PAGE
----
This line of thinkink may sound strange to our contemporary minds, but Ernest Becker’s ideas offer some unique insights to understand it. He argued that two important ways humans try to achieve immortality are self-esteem and family. He also said that for most, achieving immortality is more important than individual life. This explains why the good image of the family preceded the well-being of its members.
Self-esteem is important because without it you wouldn’t think more yourself to be than an animal destined to die without significance or meaning. But the family is even more crucial, exactly because you know that you will die anyway. The family is the vehicle that will save at least some parts of you, it is your basic immortality project.
You identify with your personality to save yourself from death, and then with your family to save yourself even more. In yourself, you are vulnerable and finite, but as part of something bigger than yourself, you can be durable and eternal. At least, this is the basic and subconscious hope of every parent. Whatever enjoys priority in your life, is the very same thing you want to achieve immortality with.
If it was up to you, you would like to go on living in your current body indefinitely. Until that’s not possible, the second best option would be to clone yourself into an exact copy. Plan C, which is the only viable option for now, is to find a partner, and with a common effort copy yourselves into a third entity.
If you think about it, nature solved the question of life in an ingenious way. If every organism lived indefinitely, then life would be stuck at the level of microbes. If creatures copied themselves into exact clones, it would have the same outcome. Only by mixing and matching together various genes was it possible for life to evolve and become as rich and varied as it is today.
But while life renewes itself in this awesome manner, this doesn’t really comfort the individual human being who struggles with his own mortality. For many people, especially those who lack spirituality, wealth, fame or creativity, family is the only accessible way towards some sort of symbolic and limited immortality.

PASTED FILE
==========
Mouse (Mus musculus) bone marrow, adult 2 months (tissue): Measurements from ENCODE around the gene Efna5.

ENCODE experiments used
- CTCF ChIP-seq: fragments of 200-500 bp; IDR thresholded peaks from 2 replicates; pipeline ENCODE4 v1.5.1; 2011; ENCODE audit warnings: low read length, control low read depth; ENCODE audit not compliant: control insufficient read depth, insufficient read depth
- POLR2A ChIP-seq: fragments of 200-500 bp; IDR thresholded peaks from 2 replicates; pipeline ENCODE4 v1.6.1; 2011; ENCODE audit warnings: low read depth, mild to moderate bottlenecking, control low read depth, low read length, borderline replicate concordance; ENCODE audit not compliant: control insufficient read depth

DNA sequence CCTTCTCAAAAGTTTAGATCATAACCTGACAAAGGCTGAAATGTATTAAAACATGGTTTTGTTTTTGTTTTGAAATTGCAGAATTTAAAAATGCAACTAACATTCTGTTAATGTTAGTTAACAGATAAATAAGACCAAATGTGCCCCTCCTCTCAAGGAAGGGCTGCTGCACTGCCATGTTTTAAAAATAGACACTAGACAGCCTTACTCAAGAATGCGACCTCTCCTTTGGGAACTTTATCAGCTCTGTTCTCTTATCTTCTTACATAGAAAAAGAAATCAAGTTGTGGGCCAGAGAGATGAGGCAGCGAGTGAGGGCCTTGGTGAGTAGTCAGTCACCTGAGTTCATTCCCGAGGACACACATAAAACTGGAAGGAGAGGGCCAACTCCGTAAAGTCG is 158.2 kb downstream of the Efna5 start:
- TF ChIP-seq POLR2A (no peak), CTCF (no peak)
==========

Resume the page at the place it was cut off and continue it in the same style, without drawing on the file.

This also explains why we think the family is sacred: because it equals to eternal life. For the parents, the children are more than the carriers of their genes. The mother and the father literally see themselves in their daughters and sons. When a baby is born by the parents, the parents are also reborn in the baby.
Just like in an ancient ritual, this makes the renewal of life possible in our modern times. But as parents suspect that they are more than their bodies, they can’t be satisfied with mere biological reproduction. They don’t just want you to look like them, they also want you to think, act and feel like them. Almost the moment you are born, they jump on you like Christian missionaries on a primitive tribe to instill their values and worldviews deep into your innocent mind.
So although the era of physical slavery inside families is largely over, psychological manipulation holds itself on firm ground. First and foremost, you are still a son or a daughter in your parents’ eyes. You need to understand that perhaps you are their only hope for immortality, and they hold onto you with their fists clutched like a climber holding on to a piece of rock fearing to fall into oblivion.
If you represent their very future, then it’s obvious that they protect you more than their own lives. It also explains why the biggest catastrophy that can happen in life is child death. The parents realize that they will lose not only their own lives, but even the possibility of living on through their children. Not surprisingly, all these subconscious machinations place a heavy burden on the youngsters.
This is why you implicitly connect family with responsibility. As a parent, you are responsible for your children for the sake of your own life. As a child, you are responsible for the life of your parents, and later to give the torch of life to the hands of the next generation. The lingering thought of death in the background turns love into duty and family into a form of sacred slavery.
In this free report, I’ll reveal my number one secret to spiritual enlightenment that almost nobody else speaks about. Download it now below, to find out what it is! I can guarantee you, you’ll be surprised!